All Hallow’s Eve DISCO
WEDNESDAY 30TH OCTOBER 2019
Primary 1 – 3 6pm – 7pm
Primary 4 – 7 7.30pm – 8.30pm
Don’t forget to bring pennies for some yummy cakes!
We would be delighted for any donations of home baking for our stall.
All donations can be handed into the school office on Mon 30th & Tues 29th.
Dress up and come along and join in the fun! There will be prizes for the best dancers and best costumes.
THE CHRISTIAN ORIGINS OF HALLOWE’EN
Hallowe’en is a name that means nothing by itself. It is a contraction of “All Hallows Eve,” and it designates the vigil of All Hallows Day, more commonly known today as All Saints Day. (Hallow, as a noun, is an old English word for saint. As a verb, hallow means to make something holy or to honour it as holy) It begins the three-day observance of All Hallow tide, the time in the liturgical year dedicated to remembering the dead, including Saints (hallows), martyrs, and all the faithful departed.
Both the feast of All Saints Day (November 1) and its vigil (October 31) have been celebrated since the early eighth century, when they were instituted by Pope Gregory III in Rome. A century later, the feast and its vigil were extended to the Church at large by Pope Gregory IV. Today, All Saints Day is a Holy Day of Obligation.
Throughout Britain, Halloween has traditionally been celebrated by children’s games such as bobbing for apples in containers full of water, telling ghost stories and the carving of faces into hollowed-out vegetables such as swedes and turnips. These faces would usually be illuminated from within by a candle, the lanterns displayed on window sills to ward off any evil spirits. The current use of pumpkins is a relatively modern innovation imported from the United States.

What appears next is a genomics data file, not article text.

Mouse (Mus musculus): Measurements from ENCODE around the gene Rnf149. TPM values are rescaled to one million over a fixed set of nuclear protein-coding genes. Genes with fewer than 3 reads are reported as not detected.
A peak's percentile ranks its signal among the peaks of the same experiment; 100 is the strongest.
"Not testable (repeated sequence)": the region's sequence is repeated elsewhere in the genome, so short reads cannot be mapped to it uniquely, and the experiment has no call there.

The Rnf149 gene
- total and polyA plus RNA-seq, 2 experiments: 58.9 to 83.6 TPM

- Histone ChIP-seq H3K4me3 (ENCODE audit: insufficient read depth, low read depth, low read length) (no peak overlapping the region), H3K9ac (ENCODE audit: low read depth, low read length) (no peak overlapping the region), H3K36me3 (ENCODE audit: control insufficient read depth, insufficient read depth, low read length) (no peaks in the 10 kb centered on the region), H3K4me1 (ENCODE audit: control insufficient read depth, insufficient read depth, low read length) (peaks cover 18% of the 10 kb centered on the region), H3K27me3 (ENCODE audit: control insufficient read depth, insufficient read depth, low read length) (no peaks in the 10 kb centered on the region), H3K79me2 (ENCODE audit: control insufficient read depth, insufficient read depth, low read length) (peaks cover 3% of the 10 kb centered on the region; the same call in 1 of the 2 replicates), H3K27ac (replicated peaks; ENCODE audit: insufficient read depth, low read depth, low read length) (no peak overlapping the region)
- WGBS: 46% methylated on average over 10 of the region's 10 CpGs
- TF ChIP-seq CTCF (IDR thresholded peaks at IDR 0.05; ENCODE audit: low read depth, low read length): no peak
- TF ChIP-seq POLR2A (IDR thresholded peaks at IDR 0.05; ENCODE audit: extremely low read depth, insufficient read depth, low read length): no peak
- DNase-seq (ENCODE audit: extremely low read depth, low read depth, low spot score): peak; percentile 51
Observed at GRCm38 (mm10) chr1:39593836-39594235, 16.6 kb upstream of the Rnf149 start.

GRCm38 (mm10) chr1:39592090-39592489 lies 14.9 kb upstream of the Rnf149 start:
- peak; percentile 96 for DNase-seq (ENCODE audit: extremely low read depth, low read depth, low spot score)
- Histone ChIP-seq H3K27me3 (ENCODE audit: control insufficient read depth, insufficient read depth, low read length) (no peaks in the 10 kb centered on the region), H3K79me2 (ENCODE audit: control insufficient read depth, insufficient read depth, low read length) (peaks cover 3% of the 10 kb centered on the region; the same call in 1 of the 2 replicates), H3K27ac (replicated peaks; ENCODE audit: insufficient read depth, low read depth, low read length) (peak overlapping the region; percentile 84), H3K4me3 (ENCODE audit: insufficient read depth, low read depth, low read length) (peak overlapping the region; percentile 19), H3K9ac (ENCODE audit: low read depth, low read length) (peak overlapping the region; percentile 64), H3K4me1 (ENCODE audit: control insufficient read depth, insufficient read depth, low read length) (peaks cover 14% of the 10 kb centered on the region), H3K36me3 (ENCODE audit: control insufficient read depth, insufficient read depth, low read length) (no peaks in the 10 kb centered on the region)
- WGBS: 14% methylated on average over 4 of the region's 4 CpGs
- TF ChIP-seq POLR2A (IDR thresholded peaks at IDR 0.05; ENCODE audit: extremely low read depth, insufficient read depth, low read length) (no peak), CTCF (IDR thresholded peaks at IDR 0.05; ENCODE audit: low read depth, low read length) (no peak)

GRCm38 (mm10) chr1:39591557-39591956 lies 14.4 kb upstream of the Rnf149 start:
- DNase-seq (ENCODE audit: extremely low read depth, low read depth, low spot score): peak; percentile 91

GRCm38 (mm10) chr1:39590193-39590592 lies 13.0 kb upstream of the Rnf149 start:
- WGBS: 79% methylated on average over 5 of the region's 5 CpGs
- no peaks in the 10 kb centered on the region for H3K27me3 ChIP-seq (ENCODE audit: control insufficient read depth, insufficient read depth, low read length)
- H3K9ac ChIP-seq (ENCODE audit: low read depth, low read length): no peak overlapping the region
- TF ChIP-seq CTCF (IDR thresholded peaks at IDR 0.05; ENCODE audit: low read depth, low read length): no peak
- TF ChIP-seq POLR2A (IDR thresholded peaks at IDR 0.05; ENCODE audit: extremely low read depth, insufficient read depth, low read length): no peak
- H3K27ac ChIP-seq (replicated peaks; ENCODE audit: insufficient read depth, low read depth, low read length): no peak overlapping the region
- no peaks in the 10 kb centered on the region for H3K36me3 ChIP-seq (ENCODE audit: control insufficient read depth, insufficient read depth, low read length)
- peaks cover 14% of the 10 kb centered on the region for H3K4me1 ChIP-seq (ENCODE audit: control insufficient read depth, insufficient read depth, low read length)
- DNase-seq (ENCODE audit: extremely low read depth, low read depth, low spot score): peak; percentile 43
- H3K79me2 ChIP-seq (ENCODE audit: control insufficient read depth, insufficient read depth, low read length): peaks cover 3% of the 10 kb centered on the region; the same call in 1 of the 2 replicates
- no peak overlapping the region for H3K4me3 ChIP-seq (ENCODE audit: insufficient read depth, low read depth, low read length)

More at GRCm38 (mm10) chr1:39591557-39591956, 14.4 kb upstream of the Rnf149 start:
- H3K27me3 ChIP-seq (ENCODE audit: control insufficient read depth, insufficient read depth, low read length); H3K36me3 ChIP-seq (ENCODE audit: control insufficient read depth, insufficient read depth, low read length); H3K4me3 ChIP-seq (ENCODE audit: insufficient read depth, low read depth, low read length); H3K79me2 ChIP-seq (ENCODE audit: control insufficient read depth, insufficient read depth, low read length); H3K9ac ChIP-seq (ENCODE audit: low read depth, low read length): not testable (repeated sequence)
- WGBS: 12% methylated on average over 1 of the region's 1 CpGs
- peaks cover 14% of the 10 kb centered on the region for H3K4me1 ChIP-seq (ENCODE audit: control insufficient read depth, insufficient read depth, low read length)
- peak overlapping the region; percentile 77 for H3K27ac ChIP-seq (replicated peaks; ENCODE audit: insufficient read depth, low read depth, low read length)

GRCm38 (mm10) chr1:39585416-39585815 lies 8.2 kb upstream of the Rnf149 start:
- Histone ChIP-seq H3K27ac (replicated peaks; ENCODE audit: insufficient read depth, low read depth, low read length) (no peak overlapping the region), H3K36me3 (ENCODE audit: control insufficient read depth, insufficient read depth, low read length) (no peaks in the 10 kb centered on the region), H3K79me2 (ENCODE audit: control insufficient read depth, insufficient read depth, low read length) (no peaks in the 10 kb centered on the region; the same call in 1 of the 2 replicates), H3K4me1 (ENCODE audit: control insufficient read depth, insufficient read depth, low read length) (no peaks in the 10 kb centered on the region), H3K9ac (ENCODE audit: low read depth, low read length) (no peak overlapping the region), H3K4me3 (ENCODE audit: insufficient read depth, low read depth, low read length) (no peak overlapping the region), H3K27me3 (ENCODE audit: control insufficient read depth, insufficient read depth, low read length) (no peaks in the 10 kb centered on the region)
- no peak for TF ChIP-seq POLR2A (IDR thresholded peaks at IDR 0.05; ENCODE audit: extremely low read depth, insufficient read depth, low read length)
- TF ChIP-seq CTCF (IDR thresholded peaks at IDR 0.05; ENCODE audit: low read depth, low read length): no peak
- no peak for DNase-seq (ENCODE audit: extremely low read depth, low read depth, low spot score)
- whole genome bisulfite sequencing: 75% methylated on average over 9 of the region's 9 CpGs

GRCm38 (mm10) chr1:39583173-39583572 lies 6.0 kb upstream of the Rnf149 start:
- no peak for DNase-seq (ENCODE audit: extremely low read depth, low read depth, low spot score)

Later, Christian elements came into play, as All Hallows’ Day (All Saints’ Day) and All Souls’ Day contributed their own unique traditions to the core, such as trick or treating (collecting “soul cakes” on All Souls’ Day) and dressing up in frightening costumes as protection against evil spirits.
At no time, either in the Celtic religion nor in the Christian, was Halloween history connected with the devil or devil worship.
Once Hallowe’en came to America from Ireland and Scotland, other cultures have added their own elements to the modern American celebration – vampires, werewolves, etc.
At St Joseph’s we focus teaching on All Saints Day and All Souls Day during this week, remembering those who have gone before us and teaching the children how to pray for them. We have Mass on All Saints Day and prayers in the hall and in class, to teach them about this special time of the year in the Church calendar. The disco is nothing more than a chance to dress up and have fun together and is in no way a celebration of evil.